go home at the end of the day having had a impact on the work that they do you know, there’s probably people on the other you know, and maybe not entirely seeking you know, self-actualization through work right? But it’s a bell-shaped curve and there’s going to be people who are trying to get everything out of this and so assuming that everybody’s going to be you know, of the same mindset of the same area of their own journey is you know, again it’s obvious but I think it’s it’s worth stating that you’ve got to sort of see where people are at and then and then sort of go from there. So I think those are those are some of the things you know, I think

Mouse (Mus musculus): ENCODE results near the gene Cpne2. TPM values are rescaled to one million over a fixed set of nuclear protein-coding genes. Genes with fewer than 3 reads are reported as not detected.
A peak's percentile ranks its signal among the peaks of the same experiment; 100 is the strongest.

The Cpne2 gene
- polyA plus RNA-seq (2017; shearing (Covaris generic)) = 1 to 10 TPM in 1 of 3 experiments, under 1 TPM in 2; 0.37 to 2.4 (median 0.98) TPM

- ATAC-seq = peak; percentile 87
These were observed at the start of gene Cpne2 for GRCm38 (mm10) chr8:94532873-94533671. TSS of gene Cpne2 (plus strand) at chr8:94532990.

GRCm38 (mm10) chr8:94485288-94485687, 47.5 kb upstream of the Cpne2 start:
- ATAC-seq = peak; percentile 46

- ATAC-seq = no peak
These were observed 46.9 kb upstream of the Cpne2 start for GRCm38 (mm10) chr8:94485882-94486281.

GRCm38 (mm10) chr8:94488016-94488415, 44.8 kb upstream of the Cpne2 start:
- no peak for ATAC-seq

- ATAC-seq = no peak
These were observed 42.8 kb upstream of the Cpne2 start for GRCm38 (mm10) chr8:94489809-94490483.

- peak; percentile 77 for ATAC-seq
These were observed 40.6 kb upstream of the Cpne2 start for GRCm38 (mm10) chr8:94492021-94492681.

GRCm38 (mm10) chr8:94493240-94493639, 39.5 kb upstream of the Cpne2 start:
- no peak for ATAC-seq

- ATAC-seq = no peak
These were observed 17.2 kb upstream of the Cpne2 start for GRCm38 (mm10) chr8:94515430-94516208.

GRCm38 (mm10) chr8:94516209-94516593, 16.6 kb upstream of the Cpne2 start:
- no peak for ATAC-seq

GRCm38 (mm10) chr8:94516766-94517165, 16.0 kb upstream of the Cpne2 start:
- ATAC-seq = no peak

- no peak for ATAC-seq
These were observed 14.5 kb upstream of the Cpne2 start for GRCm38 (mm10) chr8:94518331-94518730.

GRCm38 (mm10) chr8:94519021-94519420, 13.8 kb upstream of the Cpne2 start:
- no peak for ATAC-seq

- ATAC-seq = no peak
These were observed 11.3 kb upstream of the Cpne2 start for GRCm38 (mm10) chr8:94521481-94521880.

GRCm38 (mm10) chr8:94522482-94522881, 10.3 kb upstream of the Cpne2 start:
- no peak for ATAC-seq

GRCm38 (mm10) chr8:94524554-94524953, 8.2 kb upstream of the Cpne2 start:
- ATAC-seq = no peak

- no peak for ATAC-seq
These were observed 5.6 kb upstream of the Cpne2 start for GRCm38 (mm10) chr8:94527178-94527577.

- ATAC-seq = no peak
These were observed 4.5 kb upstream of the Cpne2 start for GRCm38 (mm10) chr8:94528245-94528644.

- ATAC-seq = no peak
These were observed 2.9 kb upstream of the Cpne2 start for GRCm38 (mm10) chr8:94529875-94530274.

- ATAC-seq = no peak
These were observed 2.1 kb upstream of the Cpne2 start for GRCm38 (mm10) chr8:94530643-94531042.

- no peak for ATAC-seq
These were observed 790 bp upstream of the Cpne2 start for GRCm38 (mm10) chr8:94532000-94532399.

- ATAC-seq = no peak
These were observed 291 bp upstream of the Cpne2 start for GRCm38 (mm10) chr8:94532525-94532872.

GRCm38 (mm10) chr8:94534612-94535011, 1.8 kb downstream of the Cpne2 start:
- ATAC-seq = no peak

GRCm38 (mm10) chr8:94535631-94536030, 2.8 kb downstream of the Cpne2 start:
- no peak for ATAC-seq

i think and one of the things we’ve done to help with that at least on that is we’ve done some workshops we spent a lot of time on our values and how we bring them to life through behaviors. One of the I think one of the more impactful things we did was small group workshops on personal values so they’re basically like an hour or 90 minutes long kind of high touch entirely focused on people surfacing their own personal values and I think it kind of I mean it I think blew me away how impactful it was for a lot of people and I think it allowed them people to see oh okay that’s a value for me that’s maybe why I behave a certain way or that’s why that’s really important to me and and I think it helped break through and and hopefully create some more of the connection to the to the work that we do but even more broadly in people’s lives and that helps I think with the connection and and helping with with the pace and engagement and I think the other.